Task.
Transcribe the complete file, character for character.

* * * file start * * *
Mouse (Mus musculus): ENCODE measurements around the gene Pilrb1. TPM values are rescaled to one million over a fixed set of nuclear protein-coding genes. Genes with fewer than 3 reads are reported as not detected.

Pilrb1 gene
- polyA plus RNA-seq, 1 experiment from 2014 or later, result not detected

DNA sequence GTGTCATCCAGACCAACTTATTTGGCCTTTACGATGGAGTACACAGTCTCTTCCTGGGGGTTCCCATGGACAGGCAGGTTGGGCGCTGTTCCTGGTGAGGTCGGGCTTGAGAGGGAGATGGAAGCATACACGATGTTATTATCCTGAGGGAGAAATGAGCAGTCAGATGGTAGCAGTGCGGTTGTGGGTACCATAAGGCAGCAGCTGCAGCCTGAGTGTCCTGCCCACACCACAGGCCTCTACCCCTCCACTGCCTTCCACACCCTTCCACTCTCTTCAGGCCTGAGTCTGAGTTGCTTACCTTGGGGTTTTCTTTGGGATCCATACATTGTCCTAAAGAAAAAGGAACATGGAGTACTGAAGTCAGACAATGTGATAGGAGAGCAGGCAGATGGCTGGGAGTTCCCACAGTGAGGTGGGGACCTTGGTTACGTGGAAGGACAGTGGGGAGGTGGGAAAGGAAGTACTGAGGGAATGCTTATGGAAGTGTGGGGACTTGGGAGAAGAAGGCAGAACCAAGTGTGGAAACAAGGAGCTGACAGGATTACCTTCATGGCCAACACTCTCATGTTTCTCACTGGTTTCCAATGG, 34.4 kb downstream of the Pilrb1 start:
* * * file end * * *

Mouse (Mus musculus): ENCODE measurements around the gene Pilrb1. TPM values are rescaled to one million over a fixed set of nuclear protein-coding genes. Genes with fewer than 3 reads are reported as not detected.

Pilrb1 gene
- polyA plus RNA-seq, 1 experiment from 2014 or later, result not detected

DNA sequence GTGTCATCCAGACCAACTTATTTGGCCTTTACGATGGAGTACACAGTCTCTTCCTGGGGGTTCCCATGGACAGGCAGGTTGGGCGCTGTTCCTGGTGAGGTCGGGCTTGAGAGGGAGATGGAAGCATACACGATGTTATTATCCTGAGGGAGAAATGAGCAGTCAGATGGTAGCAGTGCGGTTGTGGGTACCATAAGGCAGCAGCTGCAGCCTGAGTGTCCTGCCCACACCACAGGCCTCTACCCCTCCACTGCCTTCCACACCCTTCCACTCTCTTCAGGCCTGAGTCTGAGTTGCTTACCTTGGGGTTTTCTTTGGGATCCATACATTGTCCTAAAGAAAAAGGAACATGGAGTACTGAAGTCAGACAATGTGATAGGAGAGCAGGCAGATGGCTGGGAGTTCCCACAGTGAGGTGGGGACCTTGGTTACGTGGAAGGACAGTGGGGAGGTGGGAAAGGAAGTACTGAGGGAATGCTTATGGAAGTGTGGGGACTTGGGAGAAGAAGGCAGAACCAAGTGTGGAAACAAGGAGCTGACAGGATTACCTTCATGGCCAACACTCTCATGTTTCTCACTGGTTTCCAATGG, 34.4 kb downstream of the Pilrb1 start: